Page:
How can the board be supportive?
Ryan: Both parties have to be clear that this is not a zero sum game; the board isn’t trying to wrest generative thinking away from the ED. Boards and executives should share in the work, recognizing that EDs should be and need to be involved.
It’s also a question of trust. Again, many EDs already engage in informal generative thinking, and some do it with advisors that may include board members. We’re saying that it’s a process that belongs in the boardroom as well. We often hear EDs complain that their boards don’t “get it,” and they try to keep them away from the generative work. Bringing the board closer can actually engage the members and help them earn the ED’s trust. And of course the board should be respectful. Generative thinking should never be an eleventh hour process. The members have to ask questions at the right time, not re-open everything; that’s frustrating for the ED and debilitating for the group. The point is to be challenging and productive, to be helping staff with generative thinking – but not to look for errors, as one might in the fiduciary mode.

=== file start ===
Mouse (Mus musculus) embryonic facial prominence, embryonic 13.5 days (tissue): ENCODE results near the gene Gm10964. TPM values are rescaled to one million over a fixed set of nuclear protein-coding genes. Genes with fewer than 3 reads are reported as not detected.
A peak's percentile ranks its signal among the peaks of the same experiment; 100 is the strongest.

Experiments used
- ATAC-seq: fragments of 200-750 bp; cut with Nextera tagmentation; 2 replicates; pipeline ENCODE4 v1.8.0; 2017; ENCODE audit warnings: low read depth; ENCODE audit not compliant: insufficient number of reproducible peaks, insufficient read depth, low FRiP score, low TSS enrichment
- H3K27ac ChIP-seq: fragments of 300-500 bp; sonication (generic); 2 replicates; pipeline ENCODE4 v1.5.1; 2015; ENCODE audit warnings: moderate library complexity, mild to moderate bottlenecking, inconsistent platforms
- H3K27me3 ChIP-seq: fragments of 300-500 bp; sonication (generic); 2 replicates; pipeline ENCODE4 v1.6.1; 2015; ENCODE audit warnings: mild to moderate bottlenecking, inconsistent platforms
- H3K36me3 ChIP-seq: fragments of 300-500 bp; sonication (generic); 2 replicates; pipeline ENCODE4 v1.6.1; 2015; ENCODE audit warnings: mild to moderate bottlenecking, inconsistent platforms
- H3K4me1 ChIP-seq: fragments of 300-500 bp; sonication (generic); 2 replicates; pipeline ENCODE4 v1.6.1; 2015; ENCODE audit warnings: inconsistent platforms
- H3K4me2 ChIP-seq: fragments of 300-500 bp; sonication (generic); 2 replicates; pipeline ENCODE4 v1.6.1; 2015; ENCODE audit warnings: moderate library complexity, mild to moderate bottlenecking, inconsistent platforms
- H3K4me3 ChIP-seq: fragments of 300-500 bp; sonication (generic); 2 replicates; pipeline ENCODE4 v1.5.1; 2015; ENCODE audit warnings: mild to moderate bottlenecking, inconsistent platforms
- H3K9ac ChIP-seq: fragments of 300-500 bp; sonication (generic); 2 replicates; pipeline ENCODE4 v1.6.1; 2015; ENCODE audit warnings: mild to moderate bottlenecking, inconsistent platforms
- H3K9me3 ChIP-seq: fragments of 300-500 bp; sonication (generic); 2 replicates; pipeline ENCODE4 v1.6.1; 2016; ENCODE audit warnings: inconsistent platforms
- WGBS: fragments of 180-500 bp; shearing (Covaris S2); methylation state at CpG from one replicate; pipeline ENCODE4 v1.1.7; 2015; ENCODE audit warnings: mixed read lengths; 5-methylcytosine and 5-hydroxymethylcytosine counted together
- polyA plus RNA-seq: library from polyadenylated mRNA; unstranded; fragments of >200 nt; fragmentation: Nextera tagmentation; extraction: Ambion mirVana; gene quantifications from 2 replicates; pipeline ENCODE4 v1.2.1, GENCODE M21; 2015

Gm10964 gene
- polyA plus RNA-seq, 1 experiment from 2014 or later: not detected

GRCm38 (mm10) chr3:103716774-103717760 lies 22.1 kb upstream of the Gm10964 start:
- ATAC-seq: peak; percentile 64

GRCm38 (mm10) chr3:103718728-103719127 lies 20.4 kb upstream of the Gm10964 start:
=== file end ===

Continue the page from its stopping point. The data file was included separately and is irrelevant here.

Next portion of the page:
EDs often spend hours and hours compiling data for board meetings. Is the preparation process different for a board that governs in the generative mode?
Ryan: To support fiduciary and strategic governance, we’d suggest that EDs not present reams of data, but, rather, comparative data. How is the organization performing against its strategic goals, or against best practices, or as compared to last year?